Various methods are used in managing shelterbelts. The soil between the rows is loosened with cultivators, and the soil between the trees with tractor-mounted rippers. Weeds are destroyed with herbicides (simazin with prometrin and trisberi) at the rate of 2–4 kg/ha of active substance. Pesticides are used to control pests and diseases. Young shelterbelts are watered. The soil is cultivated, and the weeds are destroyed until the tree crowns touch (after five to ten years). In shelterbelts consisting of principal species only, the lower branches are pruned to a height of 1–2 m, and sick trees are removed. Some trees, mainly sick ones, of both the principal and secondary species are cut down, and their shoots destroyed with chemical substances.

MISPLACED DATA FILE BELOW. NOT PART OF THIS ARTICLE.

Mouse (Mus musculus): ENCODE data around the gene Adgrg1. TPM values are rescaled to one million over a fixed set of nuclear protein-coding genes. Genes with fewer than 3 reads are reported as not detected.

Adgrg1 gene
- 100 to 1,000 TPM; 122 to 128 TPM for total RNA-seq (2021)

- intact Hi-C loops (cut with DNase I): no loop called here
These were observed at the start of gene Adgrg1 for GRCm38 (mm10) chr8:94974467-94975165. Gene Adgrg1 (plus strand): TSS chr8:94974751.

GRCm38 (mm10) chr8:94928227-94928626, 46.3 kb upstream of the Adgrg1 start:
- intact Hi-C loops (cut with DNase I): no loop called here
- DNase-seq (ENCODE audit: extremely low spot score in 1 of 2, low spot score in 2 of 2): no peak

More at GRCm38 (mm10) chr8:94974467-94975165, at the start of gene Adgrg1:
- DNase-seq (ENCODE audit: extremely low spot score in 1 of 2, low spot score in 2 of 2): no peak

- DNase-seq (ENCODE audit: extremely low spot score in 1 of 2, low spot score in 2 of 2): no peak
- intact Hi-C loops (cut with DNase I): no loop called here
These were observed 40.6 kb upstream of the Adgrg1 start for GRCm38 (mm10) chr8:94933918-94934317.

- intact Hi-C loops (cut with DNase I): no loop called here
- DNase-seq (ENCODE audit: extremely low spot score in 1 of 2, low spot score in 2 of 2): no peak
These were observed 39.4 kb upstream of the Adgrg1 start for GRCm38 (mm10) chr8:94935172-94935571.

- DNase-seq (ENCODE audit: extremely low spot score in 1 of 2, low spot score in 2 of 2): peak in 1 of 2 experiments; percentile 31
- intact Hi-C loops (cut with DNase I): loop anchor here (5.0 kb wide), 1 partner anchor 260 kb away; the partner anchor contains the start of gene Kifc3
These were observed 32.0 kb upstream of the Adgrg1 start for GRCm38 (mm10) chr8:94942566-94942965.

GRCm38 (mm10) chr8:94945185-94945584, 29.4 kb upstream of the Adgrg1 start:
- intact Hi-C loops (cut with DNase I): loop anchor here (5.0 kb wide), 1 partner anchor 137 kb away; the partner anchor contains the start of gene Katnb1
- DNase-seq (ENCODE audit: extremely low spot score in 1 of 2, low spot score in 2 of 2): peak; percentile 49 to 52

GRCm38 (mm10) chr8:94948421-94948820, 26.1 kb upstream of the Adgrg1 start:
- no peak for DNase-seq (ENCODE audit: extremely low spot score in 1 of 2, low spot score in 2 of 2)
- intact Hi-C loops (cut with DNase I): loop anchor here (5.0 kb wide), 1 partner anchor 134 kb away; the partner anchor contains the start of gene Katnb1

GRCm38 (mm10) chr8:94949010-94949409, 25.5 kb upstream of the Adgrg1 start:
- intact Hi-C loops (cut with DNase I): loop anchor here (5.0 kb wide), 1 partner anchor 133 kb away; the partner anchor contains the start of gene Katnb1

Shelterbelts for fields are common in such foreign socialist countries as Yugoslavia, Poland, Rumania, Hungary, and Bulgaria. They are also widespread in the United States (especially on the Great Plains), Canada (Manitoba, Saskachewan, Alberta), Italy, France, Great Britain, Denmark, and other capitalist countries.
REFERENCESKargov, V. A. Lesnye polosy i uvlazhnenie polei. Moscow, 1971.
Surmach, G. P. Vodoreguliruiushchaia i protivoerozionnaia rol’ nasazhdenii. Moscow, 1971.
Nikitin, P. D. Vyrashchivanie polezashchitnykh lesnykh polos. Moscow, 1972.
P. D. NIKITIN